PORTRANE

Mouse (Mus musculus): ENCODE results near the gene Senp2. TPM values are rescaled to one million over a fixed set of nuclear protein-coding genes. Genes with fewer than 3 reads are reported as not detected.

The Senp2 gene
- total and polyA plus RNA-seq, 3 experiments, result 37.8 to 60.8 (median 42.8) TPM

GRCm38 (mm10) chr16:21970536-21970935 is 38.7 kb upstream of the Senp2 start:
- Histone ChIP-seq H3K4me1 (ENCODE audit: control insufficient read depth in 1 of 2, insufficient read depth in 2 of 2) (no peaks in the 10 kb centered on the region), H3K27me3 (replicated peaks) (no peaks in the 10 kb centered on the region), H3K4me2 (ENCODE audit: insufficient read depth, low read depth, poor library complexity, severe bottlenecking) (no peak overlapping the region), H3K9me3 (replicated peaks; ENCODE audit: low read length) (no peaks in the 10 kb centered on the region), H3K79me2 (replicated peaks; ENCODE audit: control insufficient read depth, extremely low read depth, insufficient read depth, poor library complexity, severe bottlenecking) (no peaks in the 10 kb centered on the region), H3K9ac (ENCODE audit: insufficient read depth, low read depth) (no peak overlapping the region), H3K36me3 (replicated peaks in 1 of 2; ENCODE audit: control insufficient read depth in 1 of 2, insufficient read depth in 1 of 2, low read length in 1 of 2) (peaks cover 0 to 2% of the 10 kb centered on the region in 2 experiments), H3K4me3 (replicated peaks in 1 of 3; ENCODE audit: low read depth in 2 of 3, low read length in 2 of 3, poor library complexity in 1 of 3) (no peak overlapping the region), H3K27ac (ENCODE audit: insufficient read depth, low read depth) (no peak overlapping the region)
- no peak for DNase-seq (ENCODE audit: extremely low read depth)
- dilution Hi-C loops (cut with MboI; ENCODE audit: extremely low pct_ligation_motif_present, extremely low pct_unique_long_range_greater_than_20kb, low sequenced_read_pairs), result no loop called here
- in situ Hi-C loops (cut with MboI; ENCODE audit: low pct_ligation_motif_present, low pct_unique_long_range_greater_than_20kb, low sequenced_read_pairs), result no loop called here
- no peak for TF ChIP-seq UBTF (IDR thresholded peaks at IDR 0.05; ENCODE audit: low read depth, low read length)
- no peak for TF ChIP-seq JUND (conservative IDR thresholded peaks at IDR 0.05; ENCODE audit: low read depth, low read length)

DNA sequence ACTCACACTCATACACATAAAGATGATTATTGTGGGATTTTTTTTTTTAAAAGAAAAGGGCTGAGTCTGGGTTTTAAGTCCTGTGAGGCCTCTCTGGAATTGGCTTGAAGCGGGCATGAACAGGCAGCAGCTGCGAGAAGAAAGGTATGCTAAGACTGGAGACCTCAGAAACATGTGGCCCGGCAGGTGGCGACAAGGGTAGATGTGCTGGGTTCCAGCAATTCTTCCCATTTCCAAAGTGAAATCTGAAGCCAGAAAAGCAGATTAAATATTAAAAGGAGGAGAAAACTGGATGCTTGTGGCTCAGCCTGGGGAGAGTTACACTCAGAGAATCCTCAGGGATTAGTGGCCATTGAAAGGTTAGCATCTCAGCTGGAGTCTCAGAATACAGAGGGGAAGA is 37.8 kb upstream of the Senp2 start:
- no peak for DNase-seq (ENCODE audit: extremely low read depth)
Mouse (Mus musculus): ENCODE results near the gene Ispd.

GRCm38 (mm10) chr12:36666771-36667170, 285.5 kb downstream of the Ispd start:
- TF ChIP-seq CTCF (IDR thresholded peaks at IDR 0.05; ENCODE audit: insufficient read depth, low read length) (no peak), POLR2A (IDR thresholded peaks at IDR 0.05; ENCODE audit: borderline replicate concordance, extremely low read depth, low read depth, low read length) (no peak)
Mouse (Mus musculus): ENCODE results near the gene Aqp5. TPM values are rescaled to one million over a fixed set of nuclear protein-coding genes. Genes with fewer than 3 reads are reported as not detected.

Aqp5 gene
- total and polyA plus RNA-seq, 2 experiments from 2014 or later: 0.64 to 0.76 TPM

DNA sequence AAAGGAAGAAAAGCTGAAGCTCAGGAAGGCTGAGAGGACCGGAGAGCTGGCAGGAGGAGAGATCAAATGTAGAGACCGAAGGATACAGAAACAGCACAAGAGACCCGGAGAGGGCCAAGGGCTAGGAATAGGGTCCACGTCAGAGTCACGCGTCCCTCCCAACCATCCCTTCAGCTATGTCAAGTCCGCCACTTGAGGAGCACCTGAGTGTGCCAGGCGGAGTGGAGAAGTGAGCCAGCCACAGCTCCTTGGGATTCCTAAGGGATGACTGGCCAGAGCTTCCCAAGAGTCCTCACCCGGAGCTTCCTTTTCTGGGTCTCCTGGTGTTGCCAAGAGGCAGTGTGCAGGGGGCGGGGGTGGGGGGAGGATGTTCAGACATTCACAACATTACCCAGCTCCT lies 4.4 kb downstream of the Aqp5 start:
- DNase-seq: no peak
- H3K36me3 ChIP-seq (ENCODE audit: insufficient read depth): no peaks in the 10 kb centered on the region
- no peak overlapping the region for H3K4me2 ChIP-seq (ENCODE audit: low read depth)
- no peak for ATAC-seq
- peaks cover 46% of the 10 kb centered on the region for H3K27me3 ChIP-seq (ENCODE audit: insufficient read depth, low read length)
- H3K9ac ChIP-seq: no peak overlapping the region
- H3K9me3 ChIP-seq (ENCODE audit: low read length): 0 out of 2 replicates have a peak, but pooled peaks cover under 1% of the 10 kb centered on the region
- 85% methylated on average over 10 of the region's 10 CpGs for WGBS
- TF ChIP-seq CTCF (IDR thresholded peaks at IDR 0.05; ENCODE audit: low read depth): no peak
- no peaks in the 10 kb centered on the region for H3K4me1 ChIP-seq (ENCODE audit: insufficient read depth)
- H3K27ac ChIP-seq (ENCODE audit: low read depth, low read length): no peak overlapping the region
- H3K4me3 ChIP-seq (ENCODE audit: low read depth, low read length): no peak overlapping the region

PORTRANE, PORTRAHAN, or PORTRAVEN (anciently called Portraehern), a parish, in the barony of NETHERCROSS, county of DUBLIN, and province of LEINSTER, 4- miles (N. E.) from Swords ; containing 725 inhabitants. It comprises a great variety of substrata, including red sandstone, conglomerate, limestone, greenstone in rugged rocks, on the north side of the promontory ; and grauwacke-slate, clay-slate, greenstone-slate, and a great variety of conglomerates, and minor minerals, on the coast, all curiously intermingled. The coast is remarkably grand and bold, and the sea has worked its way into the rocks, so as to form several excavations of large extent, in one of which is a curious well of fresh water, called Clink, Portrane House, the property and residence of Geo. Evans, Esq., M.P., is a spacious brick building nearly in the centre of a fine demesne of 420 acres, well stocked with deer, and commanding extensive and splendid views ; some of the best land in the county is within this beautiful demesne, and its large plantations are more thriving than is usual in situations so much exposed to the sea blasts, It is a vicarage, in the diocese of Dublin, forming part of the union of Donabate ; the rectory is impropriate in G. Evans, Esq., and W. Ward, Esq,, who pay a small rent. The tithes amount to £137. 7. 7., of which £107. 3. 9. is payable to the impropriators, and £30. 3. 10, to the vicar. In the R. C. divisions the parish forms a portion of the union or district of Donabate: the chapel is in the form of a T, and was erected, about 12 years since, on land given for that purpose by the late Lord Trimleston ; it has a burial-ground attached, and there is a residence for the priest. About 120 children are educated in two public schools, of which one for boys is supported by G. Evans, Esq., by whom the school-house, a neat rustic building, situated in a garden of about an acre in extent, was erected, and who gives the master a lodging and half an acre of land for a garden ; the other school, for girls, is supported by Mrs. Evans, who built the school-house, with apartments for the mistress ; at a proper age the children are taught embroidery, and several very elegant dresses and aprons have been worked here, one of which was for her Majesty Queen Dowager Adelaide: these schools are conducted on the Lancaste rian system, and are open to all religious sects. Remains of the old castle exist, consisting of a small square tower, long since deserted as a habitation : the last occupant was Lady Acheson.